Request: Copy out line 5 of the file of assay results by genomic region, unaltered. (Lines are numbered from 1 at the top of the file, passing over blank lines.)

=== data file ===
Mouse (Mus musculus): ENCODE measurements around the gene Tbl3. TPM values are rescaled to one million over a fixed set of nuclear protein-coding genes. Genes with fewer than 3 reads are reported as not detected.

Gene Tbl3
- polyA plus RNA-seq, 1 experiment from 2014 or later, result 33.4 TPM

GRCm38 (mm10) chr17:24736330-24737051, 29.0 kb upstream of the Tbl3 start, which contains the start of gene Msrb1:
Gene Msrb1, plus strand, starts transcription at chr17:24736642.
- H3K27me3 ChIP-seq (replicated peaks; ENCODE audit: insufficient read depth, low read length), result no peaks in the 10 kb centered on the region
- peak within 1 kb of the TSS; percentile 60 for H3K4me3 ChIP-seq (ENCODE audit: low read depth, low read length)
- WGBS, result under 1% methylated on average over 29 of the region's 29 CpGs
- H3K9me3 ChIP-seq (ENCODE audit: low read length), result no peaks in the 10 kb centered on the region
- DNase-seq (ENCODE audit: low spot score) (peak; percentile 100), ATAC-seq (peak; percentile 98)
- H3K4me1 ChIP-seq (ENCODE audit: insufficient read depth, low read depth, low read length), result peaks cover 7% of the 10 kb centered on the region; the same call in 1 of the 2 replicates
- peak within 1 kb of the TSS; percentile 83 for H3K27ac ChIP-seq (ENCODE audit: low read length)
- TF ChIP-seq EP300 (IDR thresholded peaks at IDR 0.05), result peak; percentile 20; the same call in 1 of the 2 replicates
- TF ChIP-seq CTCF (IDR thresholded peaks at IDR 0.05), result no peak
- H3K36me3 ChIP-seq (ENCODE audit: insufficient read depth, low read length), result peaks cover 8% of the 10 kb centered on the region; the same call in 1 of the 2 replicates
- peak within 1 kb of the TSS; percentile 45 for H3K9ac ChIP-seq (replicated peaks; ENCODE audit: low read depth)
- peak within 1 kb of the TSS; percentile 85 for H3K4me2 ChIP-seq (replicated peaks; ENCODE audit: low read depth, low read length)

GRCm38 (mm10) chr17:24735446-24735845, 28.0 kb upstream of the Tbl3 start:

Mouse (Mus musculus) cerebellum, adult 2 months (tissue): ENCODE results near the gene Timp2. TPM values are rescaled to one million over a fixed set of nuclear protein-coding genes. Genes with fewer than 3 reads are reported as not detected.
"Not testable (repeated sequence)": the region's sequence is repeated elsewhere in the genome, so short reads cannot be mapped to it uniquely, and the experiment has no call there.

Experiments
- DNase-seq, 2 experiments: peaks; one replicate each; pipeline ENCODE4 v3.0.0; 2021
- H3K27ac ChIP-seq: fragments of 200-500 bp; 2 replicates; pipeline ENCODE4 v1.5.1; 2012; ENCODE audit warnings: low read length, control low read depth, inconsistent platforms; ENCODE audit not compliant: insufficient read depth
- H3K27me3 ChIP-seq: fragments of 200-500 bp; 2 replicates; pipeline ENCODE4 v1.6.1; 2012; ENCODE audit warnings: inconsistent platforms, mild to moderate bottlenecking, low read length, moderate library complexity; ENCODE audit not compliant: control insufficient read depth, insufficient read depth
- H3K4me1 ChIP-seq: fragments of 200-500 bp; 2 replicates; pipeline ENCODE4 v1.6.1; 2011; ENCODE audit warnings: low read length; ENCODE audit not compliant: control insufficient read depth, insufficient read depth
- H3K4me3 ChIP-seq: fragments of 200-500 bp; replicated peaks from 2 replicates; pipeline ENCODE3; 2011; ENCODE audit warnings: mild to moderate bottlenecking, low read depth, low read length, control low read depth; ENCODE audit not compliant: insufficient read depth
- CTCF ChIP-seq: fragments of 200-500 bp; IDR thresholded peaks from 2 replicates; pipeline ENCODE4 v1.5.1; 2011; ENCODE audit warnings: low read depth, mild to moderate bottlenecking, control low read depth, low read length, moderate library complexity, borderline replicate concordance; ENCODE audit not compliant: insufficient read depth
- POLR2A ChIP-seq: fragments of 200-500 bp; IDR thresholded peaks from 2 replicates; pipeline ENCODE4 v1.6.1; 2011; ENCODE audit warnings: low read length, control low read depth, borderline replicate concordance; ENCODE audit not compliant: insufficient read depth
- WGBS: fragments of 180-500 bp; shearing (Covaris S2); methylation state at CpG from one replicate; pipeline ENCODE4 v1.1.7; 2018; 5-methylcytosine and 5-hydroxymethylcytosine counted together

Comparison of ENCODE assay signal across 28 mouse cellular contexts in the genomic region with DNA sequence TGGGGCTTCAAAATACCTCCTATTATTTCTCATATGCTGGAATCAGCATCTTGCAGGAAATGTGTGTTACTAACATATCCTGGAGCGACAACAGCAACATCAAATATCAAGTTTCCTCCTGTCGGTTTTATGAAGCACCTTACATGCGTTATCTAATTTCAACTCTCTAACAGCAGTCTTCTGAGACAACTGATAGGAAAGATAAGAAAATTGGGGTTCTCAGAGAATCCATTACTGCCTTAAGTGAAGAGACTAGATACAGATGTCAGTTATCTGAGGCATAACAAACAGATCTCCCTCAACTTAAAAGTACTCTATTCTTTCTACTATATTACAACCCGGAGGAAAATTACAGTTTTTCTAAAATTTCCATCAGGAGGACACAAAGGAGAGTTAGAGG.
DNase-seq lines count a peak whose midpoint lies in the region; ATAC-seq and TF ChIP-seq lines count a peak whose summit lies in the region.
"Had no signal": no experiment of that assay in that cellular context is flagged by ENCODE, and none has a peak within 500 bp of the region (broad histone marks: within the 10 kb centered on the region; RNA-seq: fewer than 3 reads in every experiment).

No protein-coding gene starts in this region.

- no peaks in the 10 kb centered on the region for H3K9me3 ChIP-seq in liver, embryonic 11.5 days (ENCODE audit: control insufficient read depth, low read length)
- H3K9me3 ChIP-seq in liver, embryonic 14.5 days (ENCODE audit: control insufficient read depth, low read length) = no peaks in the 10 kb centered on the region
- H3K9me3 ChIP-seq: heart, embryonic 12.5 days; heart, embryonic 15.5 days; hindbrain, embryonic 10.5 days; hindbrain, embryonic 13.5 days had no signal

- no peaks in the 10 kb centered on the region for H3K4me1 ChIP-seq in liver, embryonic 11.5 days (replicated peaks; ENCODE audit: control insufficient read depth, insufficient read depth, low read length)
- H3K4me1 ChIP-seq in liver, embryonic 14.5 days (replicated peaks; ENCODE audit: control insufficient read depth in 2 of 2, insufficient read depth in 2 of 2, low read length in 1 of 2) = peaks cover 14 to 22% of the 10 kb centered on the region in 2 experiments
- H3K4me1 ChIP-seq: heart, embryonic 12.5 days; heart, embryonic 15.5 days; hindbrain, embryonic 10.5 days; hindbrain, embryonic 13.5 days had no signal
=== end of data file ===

Gene Msrb1, plus strand, starts transcription at chr17:24736642.